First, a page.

This thesis traces the foundations and justifications for basic human rights. Using the theories of Loren Lomasky, Henry Shue and Alan Gewirth, it explicates how rights develop in moral communities. Moreover, it shows how welfare rights-rights more extensive than basic rights-can be justified if one accepts Lomasky's libertarian conception of basic rights. Further, it explains how more advanced welfare rights actually enter the experience of more affluent societies. The justification and explanation is derived from a wholely neo-Kantian ethic found in much of contemporary theory. It shows how justification of basic rights is found in Lomasky's concept of project pursuit. It also shows how more advanced rights claims arise and how they can be justified.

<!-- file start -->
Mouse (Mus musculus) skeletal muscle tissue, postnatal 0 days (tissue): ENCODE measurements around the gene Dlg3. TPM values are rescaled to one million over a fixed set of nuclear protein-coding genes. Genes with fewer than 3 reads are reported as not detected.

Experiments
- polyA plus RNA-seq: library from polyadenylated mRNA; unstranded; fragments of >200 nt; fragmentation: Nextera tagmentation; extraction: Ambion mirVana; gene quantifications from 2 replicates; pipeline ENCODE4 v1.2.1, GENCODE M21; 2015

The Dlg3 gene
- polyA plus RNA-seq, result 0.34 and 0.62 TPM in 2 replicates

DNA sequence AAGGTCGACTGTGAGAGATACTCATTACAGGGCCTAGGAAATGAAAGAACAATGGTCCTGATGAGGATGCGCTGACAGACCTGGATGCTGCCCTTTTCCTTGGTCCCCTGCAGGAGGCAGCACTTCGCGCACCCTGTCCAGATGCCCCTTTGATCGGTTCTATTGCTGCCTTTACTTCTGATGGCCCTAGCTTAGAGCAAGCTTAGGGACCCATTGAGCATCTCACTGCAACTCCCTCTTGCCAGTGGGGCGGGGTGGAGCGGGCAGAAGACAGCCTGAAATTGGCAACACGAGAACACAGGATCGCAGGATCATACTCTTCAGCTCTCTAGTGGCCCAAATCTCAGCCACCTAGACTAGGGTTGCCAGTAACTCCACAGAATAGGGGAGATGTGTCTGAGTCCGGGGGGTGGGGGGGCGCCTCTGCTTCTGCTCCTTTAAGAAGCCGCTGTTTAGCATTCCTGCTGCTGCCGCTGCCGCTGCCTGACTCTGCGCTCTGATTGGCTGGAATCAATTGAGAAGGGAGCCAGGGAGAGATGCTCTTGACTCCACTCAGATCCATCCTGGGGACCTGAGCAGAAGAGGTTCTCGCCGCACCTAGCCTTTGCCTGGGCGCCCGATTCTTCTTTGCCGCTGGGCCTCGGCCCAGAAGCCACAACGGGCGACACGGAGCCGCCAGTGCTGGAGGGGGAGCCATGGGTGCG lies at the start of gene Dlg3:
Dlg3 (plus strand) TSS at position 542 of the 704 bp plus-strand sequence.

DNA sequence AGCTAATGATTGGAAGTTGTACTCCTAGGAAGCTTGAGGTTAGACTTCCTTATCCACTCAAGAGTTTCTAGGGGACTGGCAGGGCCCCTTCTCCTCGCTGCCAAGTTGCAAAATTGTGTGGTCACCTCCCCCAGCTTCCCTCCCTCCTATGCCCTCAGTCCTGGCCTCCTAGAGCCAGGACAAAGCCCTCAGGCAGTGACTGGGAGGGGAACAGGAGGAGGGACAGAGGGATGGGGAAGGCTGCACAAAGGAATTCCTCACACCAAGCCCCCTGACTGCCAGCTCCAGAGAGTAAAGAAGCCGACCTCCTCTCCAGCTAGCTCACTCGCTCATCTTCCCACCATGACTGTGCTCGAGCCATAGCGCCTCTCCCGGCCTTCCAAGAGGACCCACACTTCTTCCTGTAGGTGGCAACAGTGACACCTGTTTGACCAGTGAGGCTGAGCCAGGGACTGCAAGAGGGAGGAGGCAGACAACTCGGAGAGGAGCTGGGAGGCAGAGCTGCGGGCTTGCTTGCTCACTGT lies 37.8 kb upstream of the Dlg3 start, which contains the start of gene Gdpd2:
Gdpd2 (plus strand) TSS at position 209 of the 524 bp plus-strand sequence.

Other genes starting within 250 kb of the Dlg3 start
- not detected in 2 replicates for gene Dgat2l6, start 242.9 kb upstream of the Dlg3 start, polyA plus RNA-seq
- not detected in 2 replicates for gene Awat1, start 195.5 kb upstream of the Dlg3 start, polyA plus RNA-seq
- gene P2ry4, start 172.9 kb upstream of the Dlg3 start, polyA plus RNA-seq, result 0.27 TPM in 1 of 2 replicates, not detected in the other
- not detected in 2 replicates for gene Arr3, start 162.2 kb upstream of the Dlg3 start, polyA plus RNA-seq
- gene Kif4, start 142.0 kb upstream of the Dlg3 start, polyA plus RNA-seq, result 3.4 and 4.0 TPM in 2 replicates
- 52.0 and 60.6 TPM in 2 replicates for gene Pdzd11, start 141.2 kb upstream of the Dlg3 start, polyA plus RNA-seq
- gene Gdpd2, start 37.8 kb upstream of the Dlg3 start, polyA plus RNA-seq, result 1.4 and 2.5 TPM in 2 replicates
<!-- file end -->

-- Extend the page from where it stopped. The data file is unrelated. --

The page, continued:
All rights are created through experience. None exist a priori. Rights will vary from society to society and will differ according to the collective experiences of each society. Without rights, no meaningful life can be lived. But once some rights are admitted, a veritable Pandora's Box is opened and rights claims will grow as individuals' expectations within the society grow. There are limits, however, to the lengths to which a society will accede rights claims. When these limits are reached or passed, respect for rights declines; expectations are lowered or go unmet. The thesis also shows the role ideological considerations play in allowing a clearer understanding of the depth and breadth of rights. Because rights are the heaviest moral claims individuals make on other individuals, obligation and acquiescence to rights claims must be justified.